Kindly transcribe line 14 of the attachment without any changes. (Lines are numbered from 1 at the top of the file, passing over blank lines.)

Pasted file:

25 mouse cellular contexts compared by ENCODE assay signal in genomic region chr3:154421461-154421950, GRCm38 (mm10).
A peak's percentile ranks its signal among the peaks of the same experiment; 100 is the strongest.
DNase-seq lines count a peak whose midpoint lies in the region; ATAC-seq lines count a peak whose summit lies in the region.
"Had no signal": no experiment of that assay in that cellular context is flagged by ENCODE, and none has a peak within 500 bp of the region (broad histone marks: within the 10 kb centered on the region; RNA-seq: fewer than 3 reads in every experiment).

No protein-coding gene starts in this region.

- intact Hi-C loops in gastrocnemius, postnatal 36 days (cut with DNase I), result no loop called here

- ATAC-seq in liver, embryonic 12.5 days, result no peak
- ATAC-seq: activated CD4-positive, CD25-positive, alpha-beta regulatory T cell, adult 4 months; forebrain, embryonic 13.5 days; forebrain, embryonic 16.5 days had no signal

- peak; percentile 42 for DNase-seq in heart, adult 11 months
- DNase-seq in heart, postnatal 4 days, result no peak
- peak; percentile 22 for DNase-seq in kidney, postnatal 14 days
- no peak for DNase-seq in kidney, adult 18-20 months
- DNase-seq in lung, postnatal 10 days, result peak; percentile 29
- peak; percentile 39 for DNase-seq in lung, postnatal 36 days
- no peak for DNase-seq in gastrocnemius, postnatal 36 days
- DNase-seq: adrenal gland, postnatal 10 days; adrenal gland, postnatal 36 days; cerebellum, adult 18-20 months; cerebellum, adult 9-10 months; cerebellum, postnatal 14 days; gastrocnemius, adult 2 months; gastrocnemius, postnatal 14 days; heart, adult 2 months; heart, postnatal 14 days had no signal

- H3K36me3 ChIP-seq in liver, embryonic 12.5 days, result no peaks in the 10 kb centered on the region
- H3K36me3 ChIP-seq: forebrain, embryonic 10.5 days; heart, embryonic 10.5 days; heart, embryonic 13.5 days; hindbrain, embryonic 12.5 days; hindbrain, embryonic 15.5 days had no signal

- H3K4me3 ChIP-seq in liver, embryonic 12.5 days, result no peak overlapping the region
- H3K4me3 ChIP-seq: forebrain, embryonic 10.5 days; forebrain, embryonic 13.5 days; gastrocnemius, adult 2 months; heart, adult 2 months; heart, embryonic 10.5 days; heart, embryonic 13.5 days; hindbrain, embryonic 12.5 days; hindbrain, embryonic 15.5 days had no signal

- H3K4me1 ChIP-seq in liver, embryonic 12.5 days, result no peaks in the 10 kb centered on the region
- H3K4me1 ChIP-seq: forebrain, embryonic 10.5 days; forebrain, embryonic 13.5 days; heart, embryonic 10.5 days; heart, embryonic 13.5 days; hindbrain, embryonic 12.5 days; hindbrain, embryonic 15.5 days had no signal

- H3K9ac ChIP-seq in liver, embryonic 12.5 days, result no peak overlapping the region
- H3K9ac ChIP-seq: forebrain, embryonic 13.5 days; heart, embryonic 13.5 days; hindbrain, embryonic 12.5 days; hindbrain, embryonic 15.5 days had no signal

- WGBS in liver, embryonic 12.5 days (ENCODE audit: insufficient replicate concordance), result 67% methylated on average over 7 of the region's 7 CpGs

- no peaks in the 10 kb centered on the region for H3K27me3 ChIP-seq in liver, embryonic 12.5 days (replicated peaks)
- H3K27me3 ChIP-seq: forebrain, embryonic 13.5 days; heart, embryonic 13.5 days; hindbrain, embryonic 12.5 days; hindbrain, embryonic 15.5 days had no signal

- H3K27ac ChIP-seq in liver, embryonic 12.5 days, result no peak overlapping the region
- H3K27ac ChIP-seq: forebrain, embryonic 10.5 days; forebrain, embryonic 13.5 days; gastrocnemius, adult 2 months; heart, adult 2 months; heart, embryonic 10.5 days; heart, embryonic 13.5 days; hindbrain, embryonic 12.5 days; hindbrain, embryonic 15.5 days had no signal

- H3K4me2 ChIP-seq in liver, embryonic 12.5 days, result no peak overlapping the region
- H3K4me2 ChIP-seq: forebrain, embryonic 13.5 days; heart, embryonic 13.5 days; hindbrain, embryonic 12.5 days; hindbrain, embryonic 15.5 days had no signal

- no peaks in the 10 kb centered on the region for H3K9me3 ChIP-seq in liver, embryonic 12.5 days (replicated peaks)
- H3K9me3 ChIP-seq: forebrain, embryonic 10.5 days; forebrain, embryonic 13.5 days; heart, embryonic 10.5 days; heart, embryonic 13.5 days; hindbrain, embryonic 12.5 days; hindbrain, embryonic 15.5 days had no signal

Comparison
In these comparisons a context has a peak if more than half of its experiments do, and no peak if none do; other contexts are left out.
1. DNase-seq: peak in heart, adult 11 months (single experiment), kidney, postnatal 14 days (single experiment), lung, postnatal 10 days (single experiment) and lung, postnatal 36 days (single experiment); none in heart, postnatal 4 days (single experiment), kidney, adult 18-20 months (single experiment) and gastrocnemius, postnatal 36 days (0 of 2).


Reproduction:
- peak; percentile 39 for DNase-seq in lung, postnatal 36 days